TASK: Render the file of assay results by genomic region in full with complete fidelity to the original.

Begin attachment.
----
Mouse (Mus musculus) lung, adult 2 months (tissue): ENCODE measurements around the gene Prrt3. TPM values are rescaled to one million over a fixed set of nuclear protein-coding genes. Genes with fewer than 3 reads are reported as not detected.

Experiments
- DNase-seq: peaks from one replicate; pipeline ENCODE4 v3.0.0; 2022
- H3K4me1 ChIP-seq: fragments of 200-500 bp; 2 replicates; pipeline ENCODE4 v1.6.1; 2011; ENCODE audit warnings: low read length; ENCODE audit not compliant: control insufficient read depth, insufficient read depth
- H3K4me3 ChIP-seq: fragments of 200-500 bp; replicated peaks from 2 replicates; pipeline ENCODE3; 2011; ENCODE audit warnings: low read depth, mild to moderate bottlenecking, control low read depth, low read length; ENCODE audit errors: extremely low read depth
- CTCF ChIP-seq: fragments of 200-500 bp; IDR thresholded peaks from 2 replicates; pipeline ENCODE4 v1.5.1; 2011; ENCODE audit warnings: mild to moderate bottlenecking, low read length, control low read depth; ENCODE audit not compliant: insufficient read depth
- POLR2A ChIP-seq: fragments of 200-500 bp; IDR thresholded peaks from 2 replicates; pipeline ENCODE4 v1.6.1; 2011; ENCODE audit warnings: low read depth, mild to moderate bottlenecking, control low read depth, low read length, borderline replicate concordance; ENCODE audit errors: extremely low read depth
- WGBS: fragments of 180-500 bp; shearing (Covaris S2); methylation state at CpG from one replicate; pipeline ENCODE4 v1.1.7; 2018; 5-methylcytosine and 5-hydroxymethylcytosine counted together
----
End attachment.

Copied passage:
Mouse (Mus musculus) lung, adult 2 months (tissue): ENCODE measurements around the gene Prrt3. TPM values are rescaled to one million over a fixed set of nuclear protein-coding genes. Genes with fewer than 3 reads are reported as not detected.

Experiments
- DNase-seq: peaks from one replicate; pipeline ENCODE4 v3.0.0; 2022
- H3K4me1 ChIP-seq: fragments of 200-500 bp; 2 replicates; pipeline ENCODE4 v1.6.1; 2011; ENCODE audit warnings: low read length; ENCODE audit not compliant: control insufficient read depth, insufficient read depth
- H3K4me3 ChIP-seq: fragments of 200-500 bp; replicated peaks from 2 replicates; pipeline ENCODE3; 2011; ENCODE audit warnings: low read depth, mild to moderate bottlenecking, control low read depth, low read length; ENCODE audit errors: extremely low read depth
- CTCF ChIP-seq: fragments of 200-500 bp; IDR thresholded peaks from 2 replicates; pipeline ENCODE4 v1.5.1; 2011; ENCODE audit warnings: mild to moderate bottlenecking, low read length, control low read depth; ENCODE audit not compliant: insufficient read depth
- POLR2A ChIP-seq: fragments of 200-500 bp; IDR thresholded peaks from 2 replicates; pipeline ENCODE4 v1.6.1; 2011; ENCODE audit warnings: low read depth, mild to moderate bottlenecking, control low read depth, low read length, borderline replicate concordance; ENCODE audit errors: extremely low read depth
- WGBS: fragments of 180-500 bp; shearing (Covaris S2); methylation state at CpG from one replicate; pipeline ENCODE4 v1.1.7; 2018; 5-methylcytosine and 5-hydroxymethylcytosine counted together